Felix Frankfurter and Muzak

I was astonished to read in this week’s New Yorker about a case decided by the Supreme Court in the 1950s. In Public Utilities Commission of the District of Columbia v. Pollak, the Court upheld a municipal transit system’s authority to play music through loudspeakers (basically, muzak) for riders. Justice Douglas was in dissent arguing that “the right to be let alone” barred compelling people to listen to state broadcasting.

What astonished was that Justice Frankfurter recused himself in the case.  Why? He said that he hated Muzak so much that he could not judge the case fairly. Here is his explanation in full:

The judicial process demands that a judge move within the framework of relevant legal rules and the covenanted modes of thought for ascertaining them. He must think dispassionately and submerge private feeling on every aspect of a case. There is a good deal of shallow talk that the judicial robe does not change the man within it. It does. The fact is that on the whole judges do lay aside private views in discharging their judicial functions. This is achieved through training, professional habits, self-discipline and that fortunate alchemy by which men are loyal to the obligation with which they are entrusted. But it is also true that reason cannot control the subconscious influence of feelings of which it is unaware. When there is ground for believing that such unconscious feelings may operate in the ultimate judgment, or may not unfairly lead others to believe they are operating, judges recuse themselves. They do not sit in judgment. They do this for a variety of reasons. The guiding consideration is that the administration of justice should reasonably appear to be disinterested as well as be so in fact.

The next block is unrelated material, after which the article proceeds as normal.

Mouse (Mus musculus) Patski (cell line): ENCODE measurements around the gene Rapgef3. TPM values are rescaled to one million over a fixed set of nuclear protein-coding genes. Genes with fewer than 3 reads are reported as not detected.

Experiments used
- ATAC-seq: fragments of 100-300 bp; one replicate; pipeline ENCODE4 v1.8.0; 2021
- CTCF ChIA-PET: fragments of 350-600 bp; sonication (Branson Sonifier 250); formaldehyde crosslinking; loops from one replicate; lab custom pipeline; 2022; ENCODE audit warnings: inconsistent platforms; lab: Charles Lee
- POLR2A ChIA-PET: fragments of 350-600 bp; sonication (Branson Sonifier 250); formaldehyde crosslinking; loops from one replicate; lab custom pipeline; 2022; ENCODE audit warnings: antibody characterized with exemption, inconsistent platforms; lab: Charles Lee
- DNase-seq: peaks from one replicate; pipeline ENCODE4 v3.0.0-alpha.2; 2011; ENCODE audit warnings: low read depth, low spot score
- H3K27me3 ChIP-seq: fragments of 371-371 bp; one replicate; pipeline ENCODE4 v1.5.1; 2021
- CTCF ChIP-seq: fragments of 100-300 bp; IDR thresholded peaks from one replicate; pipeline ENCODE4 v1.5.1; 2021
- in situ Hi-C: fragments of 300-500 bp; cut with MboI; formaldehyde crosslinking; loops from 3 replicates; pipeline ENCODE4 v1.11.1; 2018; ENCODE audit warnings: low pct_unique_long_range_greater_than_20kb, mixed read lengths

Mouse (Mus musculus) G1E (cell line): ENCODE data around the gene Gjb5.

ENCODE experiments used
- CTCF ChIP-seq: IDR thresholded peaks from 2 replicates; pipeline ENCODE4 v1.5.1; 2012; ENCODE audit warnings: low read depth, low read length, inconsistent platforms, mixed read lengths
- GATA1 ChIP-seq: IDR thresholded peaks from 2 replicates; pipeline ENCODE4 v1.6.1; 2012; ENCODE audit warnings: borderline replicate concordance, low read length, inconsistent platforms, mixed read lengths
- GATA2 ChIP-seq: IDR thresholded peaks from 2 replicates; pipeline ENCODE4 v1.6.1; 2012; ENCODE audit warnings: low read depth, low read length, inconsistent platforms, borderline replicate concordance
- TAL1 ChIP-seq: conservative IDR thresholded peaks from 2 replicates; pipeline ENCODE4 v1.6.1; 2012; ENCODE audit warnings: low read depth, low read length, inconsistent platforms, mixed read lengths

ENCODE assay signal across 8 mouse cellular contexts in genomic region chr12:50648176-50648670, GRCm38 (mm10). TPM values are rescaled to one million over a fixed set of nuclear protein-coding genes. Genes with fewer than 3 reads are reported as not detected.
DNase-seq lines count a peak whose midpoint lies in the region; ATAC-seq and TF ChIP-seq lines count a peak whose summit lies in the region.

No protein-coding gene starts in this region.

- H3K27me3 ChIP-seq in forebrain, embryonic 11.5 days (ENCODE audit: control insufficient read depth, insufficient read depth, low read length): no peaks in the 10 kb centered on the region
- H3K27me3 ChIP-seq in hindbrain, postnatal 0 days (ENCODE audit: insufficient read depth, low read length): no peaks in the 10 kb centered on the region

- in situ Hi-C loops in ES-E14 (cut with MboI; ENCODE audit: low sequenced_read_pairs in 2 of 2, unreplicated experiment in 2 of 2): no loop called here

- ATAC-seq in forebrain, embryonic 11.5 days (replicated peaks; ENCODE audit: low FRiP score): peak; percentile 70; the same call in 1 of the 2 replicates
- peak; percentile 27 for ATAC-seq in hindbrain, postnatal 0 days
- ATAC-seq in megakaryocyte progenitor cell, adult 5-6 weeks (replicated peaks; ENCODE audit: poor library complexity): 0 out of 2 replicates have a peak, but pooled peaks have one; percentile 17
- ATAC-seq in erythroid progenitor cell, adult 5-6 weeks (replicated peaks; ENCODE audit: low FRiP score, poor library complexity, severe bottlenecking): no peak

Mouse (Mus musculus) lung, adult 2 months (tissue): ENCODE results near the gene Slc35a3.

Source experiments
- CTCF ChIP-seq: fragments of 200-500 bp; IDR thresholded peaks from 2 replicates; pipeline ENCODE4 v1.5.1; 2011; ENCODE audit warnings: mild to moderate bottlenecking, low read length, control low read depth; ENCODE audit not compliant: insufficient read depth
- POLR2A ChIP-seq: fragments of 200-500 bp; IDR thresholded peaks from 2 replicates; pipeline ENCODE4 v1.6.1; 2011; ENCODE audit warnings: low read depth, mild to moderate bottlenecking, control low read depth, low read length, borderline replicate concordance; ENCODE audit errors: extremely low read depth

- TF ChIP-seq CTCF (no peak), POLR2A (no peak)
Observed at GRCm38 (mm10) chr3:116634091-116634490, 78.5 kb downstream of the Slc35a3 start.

This case for me presents such a situation. My feelings are so strongly engaged as a victim of the practice in controversy that I had better not participate in judicial judgment upon it. I am explicit as to the reason for my non-participation in this case because I have for some time been of the view that it is desirable to state why one takes himself out of a case.
No current Justice, I would venture to say, ever recuses because they have strong feelings about a case.

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2 Responses

  1. Joe says:

    The case is not that obscure especially given Douglas’ dissent (which is a good discussion of the right of privacy) that I would think you just learnt about Frankfurter’s statement there.

    • Henry says:

      I used to specialize in free speech law (I’m retired now) and never heard of the case. In fact, I used to commute to work from Penn Station in Baltimore and was offended by being forced to listen to pop music (which interferes with one’s ability to read or think more than does muzak), and I assumed that the station was violating the First Amendment. I was also annoyed by the excessive announcements at the station and on the train, particularly hearing a reminder at every stop to take your “personal belongings,” as if there were any other kind. Over the course of two decades, I heard “personal” used unnecessarily thousands of times. If that didn’t violate the First Amendment, it violated the statute prohibiting torture.